This week we are also reading a book called Meet the Frugalwoods: Achieving Financial Independence Through Simple Living. It’s a memoir of a couple who decided that consumerism wasn’t making them happy so they went on a quest to become financially independent by living an extremely frugal life style. I don’t want to take all of the steps they do in the book. For example, I’d rather pay a talented hairdresser to cut my hair (and know it’s helping her support her family) than ask my husband to attempt it (yikes!). However, I love the idea of thinking about where you can cut back to save money and create less waste in the process.

We have one more week of Less Waste Lent, but I’m confident we will continue along this road and keep improving as we go. Let me know if you have any ideas about how to solve my milk carton problems. I’d also love your inpiring book suggestions.


Week 1: Living with Less Waste Lent

Less Waste Lent

This Lenten season our family is focusing on ways to cut back our wasteful habits that have a negative impact on ourselves, neighbors and the environment. This week I am very excited about a couple things that are related to this goal.

Free Ozark Native Tree & Shrub Program

The Beaver Watershed Alliance provided our community a variety of trees to plant in our yards to reforest. My husband spent an afternoon planting a dozen or so trees (because he is awesome) and I’m crossing my fingers some of them grow. I’m also thankful for the local volunteers who planted trees along the river. It’s inspiring to see people working together to keep our lakes, rivers and streams healthy.

Beautiful Lives Thrift Boutique in Fayetteville, Arkansas

There are just so many reasons why I loved shopping with my sister this weekend. One of the highlights was discovering the Beautiful Lives Thrift Boutique that sells upscale used clothing at an affordable price and donates profits to charities. My sister bought me a green Express shirt for $5 that I’m looking forward to wearing on St. Patrick’s Day. I enjoy consignment shopping because I can get new items in my closet without contributing to some of the social and environmental negatives that come out of ‘fast fashion’.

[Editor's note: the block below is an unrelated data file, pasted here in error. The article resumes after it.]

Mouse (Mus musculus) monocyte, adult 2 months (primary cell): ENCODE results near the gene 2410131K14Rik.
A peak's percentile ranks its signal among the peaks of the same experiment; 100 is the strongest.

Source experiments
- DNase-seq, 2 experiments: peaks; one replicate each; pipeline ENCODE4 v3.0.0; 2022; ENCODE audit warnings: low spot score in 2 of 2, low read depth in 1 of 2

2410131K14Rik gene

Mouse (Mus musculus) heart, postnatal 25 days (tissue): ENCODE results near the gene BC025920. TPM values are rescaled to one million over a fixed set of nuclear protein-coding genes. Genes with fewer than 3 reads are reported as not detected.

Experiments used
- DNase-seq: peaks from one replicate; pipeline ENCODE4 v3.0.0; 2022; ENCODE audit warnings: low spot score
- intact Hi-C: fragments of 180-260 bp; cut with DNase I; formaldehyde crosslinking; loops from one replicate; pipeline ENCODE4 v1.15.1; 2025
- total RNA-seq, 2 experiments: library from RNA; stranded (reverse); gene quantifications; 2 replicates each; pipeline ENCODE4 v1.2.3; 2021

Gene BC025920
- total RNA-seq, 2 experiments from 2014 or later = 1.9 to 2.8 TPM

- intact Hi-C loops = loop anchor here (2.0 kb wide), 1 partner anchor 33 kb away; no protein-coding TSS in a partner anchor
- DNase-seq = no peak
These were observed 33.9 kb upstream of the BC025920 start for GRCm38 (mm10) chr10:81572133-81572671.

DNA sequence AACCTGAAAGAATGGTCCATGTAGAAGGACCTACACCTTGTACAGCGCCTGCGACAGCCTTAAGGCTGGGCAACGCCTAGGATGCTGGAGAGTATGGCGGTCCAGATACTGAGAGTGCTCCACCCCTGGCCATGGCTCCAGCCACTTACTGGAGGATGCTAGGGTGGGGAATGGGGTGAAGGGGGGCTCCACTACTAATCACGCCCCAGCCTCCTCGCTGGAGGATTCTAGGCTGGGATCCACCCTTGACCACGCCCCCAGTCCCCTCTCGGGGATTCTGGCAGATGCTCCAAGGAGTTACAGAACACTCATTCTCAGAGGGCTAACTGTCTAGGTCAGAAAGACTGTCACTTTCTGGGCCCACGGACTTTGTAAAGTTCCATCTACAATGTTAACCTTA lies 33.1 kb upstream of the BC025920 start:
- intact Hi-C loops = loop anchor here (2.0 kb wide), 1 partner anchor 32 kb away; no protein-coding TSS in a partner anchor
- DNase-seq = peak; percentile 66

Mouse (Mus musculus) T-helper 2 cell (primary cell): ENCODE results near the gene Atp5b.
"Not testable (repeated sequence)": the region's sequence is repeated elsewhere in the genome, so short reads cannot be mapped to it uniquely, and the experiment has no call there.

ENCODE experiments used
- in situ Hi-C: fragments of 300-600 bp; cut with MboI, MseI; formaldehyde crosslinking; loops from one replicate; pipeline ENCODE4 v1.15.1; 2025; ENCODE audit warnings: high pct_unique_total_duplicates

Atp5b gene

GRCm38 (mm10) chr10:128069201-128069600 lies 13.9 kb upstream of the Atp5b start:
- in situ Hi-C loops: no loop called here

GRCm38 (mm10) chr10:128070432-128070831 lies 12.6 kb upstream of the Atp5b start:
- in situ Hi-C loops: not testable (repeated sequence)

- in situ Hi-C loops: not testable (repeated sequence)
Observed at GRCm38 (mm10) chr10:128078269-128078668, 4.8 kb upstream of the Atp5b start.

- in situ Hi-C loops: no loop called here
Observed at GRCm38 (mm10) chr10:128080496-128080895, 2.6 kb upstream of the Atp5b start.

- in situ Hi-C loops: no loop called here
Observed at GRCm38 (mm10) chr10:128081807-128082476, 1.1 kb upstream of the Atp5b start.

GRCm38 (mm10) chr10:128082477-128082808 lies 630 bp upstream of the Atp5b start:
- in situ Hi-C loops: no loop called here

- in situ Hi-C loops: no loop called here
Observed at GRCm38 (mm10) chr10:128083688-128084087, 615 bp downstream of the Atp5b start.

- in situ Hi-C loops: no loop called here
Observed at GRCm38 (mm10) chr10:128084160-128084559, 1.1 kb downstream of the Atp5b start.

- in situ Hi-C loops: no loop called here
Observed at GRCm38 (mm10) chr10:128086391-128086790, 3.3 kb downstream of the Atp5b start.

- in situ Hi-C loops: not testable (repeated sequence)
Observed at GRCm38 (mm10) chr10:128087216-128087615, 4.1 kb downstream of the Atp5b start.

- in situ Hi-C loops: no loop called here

Ways We Are Reducing Waste at Home

I mentioned our goals last week (here), but I thought I would share a few updates:

  • Less Glass – We are limiting alcohol consumption to weeknights only, so instead of having a glass of wine and watching an episode of Mad Men we are sipping decaf tea. We thought about stocking up on sparkling water, but decided the extra cans would be counter productive.
  • No Drive Thru Foods or To-go Drinks –We’ve been doing a good job at mostly eating at home, but my daughter requested Chick-fil-A this afternoon and I obliged. I don’t think we cut out much waste by going inside which was a bummer, but I cut back where I could by not taking a plastic straw or the awesome disposable place mats that they offer for kiddos.
  • No Shopping Bags – This goal was the one that I got the most feedback on. I’ve heard several people are giving up plastic bags for lent and I’m excited we are doing it together!
  • Avoid Single Serving Packaging – This goal has been harder – my kids basically ate a big bag of goldfish in a day. Also, I’ve been struggling to maintain portion control on things like almonds. We will figure this out, but I think it’s our biggest struggle so far.


Finally, I said I would share updates on instagram (#lesswastelent) and I’ve been failing at this mission because reducing waste is hard to get a pretty picture of. I tried to pose our 2-year-old with an umbrella by one of our new little trees, but it was raining and the umbrella blew away and she fell down and got muddy. It was a complete picture taking fail. So, if you want to share any ideas or pictures with me, I would love to see them!